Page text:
New report highlights Black household energy burden in Georgia

By: Mark Lannaman, Saporta Report

Reprinted from the Saporta Report article on March 21, 2024 by Mark Lannaman.

Last Thursday, researchers from Georgia Tech released a report titled “Energy Burdens of Black Households in Georgia” that analyzed the disproportionate effects of energy burdens on Black households in the state and its ramifications.   

The report, more than 40 pages, is divided into seven sections that look at the problem of energy burden in Black households from a number of angles, both quantitatively and qualitatively. The main statistical study used around 1,800 households for the analysis.

Energy burden is defined as the percentage of a household’s monthly income that is spent on energy costs, namely electricity and natural gas. Previous studies have shown that the Southeast tends to have higher rates of energy burden than other parts of the country.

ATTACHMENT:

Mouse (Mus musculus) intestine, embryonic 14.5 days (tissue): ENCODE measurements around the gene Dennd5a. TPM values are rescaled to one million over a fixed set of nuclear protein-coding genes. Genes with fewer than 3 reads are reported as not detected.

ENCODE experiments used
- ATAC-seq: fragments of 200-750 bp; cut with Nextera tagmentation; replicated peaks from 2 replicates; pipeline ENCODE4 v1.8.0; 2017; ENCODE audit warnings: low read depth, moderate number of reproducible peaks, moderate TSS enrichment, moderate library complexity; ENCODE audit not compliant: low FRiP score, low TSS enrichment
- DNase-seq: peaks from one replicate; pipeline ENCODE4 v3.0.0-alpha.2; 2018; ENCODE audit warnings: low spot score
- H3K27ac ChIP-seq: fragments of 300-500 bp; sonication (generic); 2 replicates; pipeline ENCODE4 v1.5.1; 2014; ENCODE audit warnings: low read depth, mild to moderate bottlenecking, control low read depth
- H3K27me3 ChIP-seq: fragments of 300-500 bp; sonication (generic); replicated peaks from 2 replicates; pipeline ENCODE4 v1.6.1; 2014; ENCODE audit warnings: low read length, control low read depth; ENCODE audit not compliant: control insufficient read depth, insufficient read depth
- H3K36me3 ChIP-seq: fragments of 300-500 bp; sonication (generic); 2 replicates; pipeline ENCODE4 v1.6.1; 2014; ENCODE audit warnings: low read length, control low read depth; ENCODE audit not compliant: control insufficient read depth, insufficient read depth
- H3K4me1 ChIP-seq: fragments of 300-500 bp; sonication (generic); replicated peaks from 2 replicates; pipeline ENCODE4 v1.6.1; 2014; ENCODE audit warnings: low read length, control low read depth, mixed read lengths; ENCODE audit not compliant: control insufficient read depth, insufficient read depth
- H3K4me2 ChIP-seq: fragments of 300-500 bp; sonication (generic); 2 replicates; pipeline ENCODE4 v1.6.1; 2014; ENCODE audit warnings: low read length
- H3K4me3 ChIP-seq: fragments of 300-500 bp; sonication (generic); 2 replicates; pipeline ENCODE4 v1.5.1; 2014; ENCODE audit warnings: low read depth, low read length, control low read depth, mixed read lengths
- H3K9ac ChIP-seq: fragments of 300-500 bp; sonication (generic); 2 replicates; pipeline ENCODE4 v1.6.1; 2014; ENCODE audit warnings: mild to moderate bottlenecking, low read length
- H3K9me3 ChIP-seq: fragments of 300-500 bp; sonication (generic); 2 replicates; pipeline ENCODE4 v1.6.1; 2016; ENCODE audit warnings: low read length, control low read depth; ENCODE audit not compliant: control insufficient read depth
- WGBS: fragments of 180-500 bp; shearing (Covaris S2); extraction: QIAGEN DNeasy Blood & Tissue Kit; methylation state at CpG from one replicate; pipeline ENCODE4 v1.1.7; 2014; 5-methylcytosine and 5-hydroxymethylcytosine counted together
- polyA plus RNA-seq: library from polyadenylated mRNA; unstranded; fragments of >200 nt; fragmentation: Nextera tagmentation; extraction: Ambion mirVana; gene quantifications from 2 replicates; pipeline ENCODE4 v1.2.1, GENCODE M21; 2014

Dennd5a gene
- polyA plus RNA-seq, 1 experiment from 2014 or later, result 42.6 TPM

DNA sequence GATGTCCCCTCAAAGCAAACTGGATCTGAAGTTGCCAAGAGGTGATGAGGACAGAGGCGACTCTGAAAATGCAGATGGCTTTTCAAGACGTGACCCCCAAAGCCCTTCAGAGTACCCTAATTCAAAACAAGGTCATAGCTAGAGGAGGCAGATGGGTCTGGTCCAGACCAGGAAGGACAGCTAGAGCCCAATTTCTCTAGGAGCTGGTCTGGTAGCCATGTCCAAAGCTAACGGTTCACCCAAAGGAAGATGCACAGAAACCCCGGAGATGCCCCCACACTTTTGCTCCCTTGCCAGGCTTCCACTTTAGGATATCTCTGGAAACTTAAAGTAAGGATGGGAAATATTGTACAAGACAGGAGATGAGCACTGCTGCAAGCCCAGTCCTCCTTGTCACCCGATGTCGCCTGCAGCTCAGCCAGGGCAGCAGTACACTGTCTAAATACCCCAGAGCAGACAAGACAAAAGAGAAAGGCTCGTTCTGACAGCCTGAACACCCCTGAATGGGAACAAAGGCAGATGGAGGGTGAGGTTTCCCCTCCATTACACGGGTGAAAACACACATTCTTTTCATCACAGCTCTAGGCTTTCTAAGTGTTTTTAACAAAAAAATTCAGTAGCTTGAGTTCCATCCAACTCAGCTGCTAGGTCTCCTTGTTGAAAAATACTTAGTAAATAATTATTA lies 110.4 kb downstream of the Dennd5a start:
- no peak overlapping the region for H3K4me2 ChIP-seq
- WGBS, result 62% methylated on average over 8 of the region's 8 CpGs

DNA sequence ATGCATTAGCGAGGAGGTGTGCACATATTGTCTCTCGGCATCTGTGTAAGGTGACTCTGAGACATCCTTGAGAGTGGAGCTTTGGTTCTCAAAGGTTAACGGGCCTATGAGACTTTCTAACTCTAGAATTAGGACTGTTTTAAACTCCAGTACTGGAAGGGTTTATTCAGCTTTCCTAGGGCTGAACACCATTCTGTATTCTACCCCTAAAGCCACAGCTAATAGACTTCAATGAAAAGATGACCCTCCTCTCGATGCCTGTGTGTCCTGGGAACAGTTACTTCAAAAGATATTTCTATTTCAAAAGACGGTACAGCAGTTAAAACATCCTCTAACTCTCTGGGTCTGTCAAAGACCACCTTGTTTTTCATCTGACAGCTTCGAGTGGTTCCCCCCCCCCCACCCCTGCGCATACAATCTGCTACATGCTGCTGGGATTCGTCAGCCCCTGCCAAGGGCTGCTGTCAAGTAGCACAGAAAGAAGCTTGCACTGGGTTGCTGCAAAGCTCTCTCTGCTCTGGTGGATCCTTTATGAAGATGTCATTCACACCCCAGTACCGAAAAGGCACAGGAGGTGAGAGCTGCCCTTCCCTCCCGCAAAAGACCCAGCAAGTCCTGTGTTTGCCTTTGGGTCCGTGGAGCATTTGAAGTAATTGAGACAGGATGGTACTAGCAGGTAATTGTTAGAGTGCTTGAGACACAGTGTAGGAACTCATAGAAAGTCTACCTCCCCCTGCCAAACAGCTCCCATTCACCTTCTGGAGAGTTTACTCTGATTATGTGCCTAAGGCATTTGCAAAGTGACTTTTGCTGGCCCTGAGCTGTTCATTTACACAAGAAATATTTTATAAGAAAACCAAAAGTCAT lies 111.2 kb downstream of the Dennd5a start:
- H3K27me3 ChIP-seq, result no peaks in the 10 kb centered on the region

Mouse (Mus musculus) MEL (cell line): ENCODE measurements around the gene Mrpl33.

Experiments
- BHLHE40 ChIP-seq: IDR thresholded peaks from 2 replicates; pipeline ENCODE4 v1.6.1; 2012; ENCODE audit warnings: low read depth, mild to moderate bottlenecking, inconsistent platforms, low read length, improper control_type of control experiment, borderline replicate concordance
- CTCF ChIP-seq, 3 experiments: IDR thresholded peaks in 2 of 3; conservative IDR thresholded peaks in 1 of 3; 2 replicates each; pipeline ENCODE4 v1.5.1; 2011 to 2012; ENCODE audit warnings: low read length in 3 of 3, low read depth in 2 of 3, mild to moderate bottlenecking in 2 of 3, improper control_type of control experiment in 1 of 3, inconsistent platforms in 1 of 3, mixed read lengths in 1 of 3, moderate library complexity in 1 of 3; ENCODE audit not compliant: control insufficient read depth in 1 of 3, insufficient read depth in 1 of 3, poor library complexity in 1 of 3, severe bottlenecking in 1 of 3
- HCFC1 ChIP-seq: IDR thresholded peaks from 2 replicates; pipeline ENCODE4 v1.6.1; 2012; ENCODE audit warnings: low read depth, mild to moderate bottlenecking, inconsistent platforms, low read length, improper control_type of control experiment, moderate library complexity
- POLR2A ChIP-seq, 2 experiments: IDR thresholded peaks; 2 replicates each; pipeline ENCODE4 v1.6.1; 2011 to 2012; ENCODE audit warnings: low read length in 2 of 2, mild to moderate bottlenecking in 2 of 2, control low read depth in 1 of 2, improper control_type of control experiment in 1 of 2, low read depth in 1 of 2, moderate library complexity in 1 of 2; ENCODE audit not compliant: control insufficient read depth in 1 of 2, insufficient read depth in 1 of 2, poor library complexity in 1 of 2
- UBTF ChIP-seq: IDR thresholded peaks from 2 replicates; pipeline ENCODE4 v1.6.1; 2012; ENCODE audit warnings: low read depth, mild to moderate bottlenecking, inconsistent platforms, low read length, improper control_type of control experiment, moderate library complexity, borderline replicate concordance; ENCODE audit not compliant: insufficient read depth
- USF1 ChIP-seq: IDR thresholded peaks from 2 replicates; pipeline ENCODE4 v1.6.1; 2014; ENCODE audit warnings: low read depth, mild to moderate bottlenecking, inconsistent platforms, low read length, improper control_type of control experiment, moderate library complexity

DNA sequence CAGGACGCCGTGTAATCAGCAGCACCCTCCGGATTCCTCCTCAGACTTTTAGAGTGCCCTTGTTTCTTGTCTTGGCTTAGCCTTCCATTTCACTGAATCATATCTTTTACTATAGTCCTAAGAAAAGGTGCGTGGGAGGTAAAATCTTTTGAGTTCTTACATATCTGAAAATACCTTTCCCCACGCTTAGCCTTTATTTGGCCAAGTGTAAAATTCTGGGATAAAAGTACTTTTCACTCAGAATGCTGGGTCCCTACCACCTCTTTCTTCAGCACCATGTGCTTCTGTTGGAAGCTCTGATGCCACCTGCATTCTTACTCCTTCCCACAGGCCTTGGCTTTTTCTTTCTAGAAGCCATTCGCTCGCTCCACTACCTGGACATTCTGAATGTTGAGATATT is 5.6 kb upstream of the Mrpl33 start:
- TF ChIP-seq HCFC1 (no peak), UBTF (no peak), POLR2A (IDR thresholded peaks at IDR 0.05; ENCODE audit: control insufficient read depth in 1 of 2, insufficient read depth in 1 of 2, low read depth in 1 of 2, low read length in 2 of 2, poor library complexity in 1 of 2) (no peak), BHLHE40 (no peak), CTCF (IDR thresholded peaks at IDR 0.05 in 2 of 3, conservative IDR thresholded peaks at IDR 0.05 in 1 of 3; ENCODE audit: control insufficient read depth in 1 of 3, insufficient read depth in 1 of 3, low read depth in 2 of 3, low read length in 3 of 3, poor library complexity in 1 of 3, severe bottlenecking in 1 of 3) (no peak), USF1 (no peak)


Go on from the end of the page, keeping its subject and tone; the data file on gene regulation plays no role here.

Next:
This report reveals that Black households tend to have higher energy burdens than similar White households. Part of the reason is due to the legacies of racism that still permeate aspects of society today, like where Black neighborhoods are found, access to resources, quality of housing units, energy efficiency and more. The report dives into this with the section titled “Historical and current impacts of structural racism on energy burden in Georgia.”

Read the full story on the Saporta Report website.